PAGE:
How long will it take?

8 messages
13/12/2012 at 16:12



Just wondered if anyone could advise me.

In September this year I was in the best shape of my life. i am 5.5 and I averaged a weight between 7 stone 12 and 8 stone. I ate well, and i had a lot of lean muscle and as I did pilates I had nicely cut abs too.

I was getting faster and faster in terms of running, I had done quite a few races, both trail and road. Anyway, to cut a long story short, I went through a bit of a slump. I had started a profeesional course which I had to fit in around work, and although I used to run early in the mornings before work,the long days and mileage started to become more of a chore, instead of the passion it had been before.

I haven't run properly for about 2 months, and have recently had a wake up call, and rediscovered my love for it again. I can still run distance comfortably, but I have gained a stone, and I haven't even bothered to timing my runs (too depressing)

Anyway I really want to get back to my former glory, and I'm desperate to lose the stone I've put on. I hate the pudge I can see on my waist and legs where I was once lean! Does anyone know how long it is going to take to get back into shape?

Edited: 13/12/2012 at 16:13
13/12/2012 at 16:25

However long it takes you will just have to put up with it. I have realised that as I became older that the journey to your goal can be pleasurable as well. Four years ago I started off at 14 stone and over the course of 9 months came down to 8 stone 7. I enjoyed the process of losing weight immensely. I am now a stone heavier but feeling that this is my optimal weight. I work a lot on strength and do running 6 days a week. I am also vegan. I do not work so it's my committment to myself. When the children are at school I run and do other fitness things. Hope things will work out for you, determination is the best motivator.

13/12/2012 at 16:32

I'm not saying i won't take pleasure in the journey. I have always loved running and strength training, i am just frustrated with myself for letting myself burn out and work take priority. Unfortunately we are not all lucky enough to not to have to work. I used to be up at 5am every morning and I never complained, but for some reason trying to keep up with 40 mile weeks plus 10 hours of study got too much for me.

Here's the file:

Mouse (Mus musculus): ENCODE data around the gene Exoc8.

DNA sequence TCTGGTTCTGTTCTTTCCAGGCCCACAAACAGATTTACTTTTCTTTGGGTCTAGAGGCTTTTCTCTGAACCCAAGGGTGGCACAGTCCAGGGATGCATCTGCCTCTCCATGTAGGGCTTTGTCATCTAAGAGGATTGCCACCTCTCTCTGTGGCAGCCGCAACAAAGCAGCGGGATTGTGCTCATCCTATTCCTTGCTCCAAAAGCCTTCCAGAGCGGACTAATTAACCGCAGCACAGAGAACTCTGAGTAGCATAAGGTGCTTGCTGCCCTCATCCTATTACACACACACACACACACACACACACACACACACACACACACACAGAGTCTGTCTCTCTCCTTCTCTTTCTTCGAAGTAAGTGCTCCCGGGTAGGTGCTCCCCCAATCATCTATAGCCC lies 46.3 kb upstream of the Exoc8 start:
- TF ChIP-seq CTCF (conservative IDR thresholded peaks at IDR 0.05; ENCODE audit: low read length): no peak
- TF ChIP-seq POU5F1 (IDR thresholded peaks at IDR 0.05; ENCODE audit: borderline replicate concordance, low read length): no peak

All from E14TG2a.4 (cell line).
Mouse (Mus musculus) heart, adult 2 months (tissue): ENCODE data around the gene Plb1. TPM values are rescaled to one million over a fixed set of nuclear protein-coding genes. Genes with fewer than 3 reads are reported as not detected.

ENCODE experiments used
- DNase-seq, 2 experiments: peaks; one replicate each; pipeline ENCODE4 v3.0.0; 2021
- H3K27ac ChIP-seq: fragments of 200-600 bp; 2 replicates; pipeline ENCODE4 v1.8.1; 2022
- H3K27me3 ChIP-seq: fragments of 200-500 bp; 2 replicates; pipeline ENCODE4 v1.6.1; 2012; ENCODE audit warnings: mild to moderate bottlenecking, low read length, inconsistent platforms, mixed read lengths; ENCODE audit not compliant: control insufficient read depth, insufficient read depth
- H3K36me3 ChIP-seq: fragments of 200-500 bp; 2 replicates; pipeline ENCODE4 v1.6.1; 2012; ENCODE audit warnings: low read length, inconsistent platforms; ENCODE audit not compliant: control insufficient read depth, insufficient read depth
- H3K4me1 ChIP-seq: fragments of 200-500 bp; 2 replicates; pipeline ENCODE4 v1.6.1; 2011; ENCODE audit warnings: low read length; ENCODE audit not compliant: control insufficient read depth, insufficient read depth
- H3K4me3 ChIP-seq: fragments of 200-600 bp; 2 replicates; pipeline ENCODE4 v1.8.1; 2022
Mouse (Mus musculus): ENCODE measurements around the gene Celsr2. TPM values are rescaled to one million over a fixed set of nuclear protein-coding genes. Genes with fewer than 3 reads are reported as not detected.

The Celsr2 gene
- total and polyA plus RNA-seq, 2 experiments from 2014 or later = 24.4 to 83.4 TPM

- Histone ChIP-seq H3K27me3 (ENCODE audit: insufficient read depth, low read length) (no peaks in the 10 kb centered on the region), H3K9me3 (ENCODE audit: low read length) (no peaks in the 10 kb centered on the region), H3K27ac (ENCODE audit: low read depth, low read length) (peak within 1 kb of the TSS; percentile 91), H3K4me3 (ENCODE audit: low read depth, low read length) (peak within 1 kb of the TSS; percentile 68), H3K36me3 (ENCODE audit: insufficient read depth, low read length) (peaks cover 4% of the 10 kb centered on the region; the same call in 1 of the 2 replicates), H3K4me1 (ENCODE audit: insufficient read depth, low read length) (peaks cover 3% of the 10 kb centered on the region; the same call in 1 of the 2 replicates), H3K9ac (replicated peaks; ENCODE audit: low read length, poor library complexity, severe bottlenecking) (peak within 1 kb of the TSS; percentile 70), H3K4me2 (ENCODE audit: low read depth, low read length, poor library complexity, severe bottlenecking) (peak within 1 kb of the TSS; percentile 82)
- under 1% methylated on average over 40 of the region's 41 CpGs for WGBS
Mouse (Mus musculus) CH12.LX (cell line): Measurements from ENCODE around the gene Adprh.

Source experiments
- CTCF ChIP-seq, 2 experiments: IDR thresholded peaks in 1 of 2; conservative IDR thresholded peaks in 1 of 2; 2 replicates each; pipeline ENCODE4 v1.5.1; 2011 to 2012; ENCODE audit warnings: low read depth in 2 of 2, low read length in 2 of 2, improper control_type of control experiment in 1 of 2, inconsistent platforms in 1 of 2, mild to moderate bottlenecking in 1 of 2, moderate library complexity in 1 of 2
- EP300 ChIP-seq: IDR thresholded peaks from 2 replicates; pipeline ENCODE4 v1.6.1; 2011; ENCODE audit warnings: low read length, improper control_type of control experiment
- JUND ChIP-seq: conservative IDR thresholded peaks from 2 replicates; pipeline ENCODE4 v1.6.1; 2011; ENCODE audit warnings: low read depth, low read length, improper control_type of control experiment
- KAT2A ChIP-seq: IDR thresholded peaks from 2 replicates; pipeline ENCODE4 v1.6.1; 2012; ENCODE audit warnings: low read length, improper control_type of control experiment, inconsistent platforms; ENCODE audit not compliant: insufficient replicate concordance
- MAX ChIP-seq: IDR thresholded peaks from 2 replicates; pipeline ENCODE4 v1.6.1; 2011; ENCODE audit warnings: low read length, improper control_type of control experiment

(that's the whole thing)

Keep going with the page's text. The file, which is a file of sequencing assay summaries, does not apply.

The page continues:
14/12/2012 at 07:46

Hey Emily, I had a long (8year) layoff due to an ankle operation, then we had young kids etc & I didn't seem to want to find the time to go running as it used to end up aching too much. My wife suddenly started running two years ago & I went to races to support her, everytime I thought I'd want to do it too. So, in March this year I started again, I was initially 14st 3 and it was a struggle, but you need self discipline. I kept at it & am down to 12st7, just ran a 44.20 Brighton 10k, I ran it in 38.48 years ago (I was 11st 8) but know those times & weight just aren't gonna return for the ammount of training I do, but I am enjoying it again & the weight's dropping still. Try & strike a happy medium with running/work/social life etc.

14/12/2012 at 08:03
Start timing your runs,t o give you feedback and join a club for company and motivation. Try and make use of the dead time e.g study on the train freeing you up to run when you get home. Get into a routine of get home, run for an hour, study for an hour then sleep.
14/12/2012 at 08:47

Whats a train?

14/12/2012 at 09:27

thanks for the advice guys although to be honest the scheduling isn't really the issue. I think I just burnt out for a variety of reasons, overtraining and anxiety being a couple, but I have plenty of motivation to start again, running is something I have realised I can't do without. I mainly just wondered what sort of time frame I should set to work towards. I'm not overrweight, I am 8 stone 9 as of today, I'm just not at the level I was 2 months back, and at 7.12 I was really lean, so I'm obvoiusly noticing a difference even if no one else  does. 

18/12/2012 at 15:23

Glad to hear that you realised can't do without a run, any form of exercise needs to be enjoyable otherwise you just don't do it in the end. Surrey Runner's right, running as part of a club is infinitely better than running alone, you are much more motivated to push yourself. Find a local club, the times will come down as will the weight, it does takes time though, trying a crash diet to drop weight isn't recommended & will set you back. I bought a cheap Garmin, (FR10) it helps motivate me when I can see improvements in times for courses that I run regularly. Good Luck!

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